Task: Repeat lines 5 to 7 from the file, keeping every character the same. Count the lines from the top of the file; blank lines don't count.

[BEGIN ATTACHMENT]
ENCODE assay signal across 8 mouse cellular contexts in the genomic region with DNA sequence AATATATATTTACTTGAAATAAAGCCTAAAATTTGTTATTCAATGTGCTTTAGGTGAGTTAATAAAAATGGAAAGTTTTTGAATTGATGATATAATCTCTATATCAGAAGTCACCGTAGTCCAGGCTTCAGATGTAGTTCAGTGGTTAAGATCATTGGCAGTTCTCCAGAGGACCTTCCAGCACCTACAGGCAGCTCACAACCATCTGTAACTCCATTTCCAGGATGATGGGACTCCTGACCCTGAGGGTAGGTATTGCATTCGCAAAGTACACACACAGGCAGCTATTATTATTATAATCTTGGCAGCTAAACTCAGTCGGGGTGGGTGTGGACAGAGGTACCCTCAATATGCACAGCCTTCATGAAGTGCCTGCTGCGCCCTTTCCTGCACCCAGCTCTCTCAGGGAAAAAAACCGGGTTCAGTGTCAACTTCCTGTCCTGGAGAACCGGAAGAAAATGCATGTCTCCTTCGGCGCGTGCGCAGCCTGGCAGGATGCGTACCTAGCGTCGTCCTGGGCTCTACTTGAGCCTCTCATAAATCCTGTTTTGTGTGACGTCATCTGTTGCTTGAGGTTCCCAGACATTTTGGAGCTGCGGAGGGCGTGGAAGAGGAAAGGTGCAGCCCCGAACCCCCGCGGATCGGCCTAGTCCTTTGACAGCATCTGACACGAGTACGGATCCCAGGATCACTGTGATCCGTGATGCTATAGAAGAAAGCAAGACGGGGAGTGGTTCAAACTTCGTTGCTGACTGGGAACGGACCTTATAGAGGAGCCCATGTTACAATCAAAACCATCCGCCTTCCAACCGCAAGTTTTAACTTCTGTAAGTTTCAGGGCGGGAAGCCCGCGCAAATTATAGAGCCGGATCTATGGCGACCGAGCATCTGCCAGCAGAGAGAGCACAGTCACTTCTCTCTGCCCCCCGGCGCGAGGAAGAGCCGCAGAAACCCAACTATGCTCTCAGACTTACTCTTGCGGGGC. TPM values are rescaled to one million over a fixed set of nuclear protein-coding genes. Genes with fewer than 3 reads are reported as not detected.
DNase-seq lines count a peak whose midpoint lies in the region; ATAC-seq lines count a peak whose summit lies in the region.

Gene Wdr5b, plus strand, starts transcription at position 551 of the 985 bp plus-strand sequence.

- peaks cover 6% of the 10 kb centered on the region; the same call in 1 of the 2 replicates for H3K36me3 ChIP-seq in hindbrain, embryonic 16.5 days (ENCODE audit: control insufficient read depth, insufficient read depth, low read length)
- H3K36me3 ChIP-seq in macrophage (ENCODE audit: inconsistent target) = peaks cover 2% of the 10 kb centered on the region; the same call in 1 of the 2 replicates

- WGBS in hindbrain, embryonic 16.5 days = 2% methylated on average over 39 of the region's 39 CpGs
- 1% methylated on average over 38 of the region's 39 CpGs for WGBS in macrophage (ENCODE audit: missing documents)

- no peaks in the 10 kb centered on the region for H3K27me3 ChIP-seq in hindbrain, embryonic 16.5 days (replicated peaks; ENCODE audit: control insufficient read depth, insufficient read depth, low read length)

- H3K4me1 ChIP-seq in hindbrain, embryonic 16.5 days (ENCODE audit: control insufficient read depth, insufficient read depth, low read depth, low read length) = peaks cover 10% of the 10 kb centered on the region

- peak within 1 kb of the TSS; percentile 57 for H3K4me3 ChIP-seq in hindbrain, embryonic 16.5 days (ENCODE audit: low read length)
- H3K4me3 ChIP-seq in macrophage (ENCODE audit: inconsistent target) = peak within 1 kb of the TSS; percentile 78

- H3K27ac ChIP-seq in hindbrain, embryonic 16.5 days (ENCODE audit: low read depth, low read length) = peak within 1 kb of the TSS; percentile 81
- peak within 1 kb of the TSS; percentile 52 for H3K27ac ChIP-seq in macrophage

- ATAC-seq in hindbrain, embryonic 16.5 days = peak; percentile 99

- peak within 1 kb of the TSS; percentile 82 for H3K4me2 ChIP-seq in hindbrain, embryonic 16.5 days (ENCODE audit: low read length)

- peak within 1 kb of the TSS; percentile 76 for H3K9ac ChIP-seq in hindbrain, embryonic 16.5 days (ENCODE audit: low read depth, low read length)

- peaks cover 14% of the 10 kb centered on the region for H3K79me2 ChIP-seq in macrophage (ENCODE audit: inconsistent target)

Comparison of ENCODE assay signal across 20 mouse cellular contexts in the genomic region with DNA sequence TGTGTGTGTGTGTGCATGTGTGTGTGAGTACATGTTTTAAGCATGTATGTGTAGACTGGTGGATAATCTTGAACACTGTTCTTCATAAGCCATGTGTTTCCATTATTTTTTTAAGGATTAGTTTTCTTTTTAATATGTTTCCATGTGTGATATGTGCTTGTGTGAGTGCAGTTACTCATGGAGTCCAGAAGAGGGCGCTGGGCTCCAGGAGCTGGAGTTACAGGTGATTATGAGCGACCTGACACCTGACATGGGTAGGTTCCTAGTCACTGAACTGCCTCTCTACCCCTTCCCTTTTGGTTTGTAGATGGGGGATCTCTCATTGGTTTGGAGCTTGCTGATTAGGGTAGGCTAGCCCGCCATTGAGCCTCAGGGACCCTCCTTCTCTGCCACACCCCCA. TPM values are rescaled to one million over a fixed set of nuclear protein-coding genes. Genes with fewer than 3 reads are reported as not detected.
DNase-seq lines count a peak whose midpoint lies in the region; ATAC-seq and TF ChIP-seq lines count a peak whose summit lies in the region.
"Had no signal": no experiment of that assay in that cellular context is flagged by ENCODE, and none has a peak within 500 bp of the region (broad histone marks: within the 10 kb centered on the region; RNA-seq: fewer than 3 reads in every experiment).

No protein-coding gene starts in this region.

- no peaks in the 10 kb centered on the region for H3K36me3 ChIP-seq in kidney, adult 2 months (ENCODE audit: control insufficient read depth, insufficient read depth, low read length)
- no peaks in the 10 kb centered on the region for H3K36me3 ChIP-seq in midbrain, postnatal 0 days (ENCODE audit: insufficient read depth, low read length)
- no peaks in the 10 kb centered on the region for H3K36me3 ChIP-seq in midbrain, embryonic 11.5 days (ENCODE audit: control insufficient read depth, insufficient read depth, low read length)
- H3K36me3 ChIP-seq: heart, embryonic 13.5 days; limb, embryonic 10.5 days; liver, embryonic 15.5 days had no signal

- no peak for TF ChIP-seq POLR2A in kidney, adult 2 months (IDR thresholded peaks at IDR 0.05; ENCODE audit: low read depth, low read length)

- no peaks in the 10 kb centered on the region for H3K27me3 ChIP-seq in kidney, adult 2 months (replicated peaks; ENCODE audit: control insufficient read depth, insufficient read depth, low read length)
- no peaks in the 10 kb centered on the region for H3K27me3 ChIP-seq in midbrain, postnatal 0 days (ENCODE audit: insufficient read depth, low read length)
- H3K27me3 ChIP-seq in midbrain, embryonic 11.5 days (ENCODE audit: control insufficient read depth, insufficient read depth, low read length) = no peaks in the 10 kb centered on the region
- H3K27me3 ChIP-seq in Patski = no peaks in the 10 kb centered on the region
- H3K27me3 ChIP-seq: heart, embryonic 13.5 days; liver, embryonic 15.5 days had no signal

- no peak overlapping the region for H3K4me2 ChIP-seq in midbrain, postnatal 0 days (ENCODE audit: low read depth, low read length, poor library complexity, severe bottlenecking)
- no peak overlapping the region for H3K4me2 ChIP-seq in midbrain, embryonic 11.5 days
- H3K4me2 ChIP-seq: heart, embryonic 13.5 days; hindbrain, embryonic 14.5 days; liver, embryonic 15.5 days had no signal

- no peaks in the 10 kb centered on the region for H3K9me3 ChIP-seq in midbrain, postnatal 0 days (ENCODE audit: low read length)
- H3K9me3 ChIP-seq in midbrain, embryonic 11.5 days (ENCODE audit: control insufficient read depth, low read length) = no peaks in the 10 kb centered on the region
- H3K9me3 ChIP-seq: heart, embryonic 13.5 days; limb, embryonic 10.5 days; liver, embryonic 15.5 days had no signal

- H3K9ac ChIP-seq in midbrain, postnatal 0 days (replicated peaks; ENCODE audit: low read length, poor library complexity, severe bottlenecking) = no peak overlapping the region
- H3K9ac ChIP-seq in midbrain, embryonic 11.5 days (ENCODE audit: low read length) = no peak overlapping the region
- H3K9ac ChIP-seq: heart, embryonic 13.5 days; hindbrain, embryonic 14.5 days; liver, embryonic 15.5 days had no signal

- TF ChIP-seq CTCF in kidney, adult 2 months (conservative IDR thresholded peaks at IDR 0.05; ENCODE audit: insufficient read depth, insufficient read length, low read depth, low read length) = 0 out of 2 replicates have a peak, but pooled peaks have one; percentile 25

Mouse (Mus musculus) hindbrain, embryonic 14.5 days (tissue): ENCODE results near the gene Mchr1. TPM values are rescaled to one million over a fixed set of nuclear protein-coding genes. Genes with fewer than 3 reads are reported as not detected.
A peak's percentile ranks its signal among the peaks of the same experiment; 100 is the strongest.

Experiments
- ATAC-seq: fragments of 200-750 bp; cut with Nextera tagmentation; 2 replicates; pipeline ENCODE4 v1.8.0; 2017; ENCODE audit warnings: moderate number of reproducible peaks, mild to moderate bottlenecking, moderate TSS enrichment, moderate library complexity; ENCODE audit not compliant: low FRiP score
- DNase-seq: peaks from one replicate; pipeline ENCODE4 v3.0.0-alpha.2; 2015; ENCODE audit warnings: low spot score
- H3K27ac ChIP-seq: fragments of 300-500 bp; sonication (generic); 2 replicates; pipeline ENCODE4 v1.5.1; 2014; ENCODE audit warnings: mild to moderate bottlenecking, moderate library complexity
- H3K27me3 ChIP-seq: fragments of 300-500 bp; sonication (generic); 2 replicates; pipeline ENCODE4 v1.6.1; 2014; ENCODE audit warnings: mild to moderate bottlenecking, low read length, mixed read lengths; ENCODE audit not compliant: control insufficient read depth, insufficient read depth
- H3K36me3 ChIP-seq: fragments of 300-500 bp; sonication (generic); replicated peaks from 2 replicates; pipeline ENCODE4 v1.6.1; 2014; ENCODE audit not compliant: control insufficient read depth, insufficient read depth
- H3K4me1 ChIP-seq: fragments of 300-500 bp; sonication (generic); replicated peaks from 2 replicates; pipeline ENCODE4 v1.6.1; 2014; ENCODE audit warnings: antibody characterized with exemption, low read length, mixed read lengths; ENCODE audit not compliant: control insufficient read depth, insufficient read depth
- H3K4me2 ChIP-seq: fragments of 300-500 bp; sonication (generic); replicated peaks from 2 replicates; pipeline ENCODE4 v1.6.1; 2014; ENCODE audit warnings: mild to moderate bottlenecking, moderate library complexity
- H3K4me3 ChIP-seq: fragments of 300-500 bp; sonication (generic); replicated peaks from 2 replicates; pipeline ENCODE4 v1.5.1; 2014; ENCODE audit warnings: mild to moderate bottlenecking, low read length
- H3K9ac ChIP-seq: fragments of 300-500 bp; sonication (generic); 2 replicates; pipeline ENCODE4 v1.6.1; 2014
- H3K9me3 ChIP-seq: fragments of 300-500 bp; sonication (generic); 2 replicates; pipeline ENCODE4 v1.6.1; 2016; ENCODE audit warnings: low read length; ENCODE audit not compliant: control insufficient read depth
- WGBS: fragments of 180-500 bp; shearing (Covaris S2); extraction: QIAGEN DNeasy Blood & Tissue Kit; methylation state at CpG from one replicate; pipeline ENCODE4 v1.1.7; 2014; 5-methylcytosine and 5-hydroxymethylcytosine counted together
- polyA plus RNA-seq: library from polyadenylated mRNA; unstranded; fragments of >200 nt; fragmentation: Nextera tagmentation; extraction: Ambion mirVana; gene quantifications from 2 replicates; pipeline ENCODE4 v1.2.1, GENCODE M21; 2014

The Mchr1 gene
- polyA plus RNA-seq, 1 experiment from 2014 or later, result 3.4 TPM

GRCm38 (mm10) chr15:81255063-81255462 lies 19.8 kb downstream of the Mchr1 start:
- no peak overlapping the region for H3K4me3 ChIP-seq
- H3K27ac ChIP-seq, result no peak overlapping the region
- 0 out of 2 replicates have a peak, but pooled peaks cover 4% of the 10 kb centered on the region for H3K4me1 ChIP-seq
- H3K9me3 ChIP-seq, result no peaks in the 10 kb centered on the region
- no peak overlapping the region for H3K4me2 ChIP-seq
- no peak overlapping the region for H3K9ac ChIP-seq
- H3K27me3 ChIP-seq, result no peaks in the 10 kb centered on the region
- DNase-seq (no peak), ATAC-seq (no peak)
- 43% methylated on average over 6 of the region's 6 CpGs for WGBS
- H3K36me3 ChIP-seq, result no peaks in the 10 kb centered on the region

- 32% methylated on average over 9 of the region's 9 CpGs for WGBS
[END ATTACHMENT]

- H3K36me3 ChIP-seq in macrophage (ENCODE audit: inconsistent target) = peaks cover 2% of the 10 kb centered on the region; the same call in 1 of the 2 replicates

- WGBS in hindbrain, embryonic 16.5 days = 2% methylated on average over 39 of the region's 39 CpGs
- 1% methylated on average over 38 of the region's 39 CpGs for WGBS in macrophage (ENCODE audit: missing documents)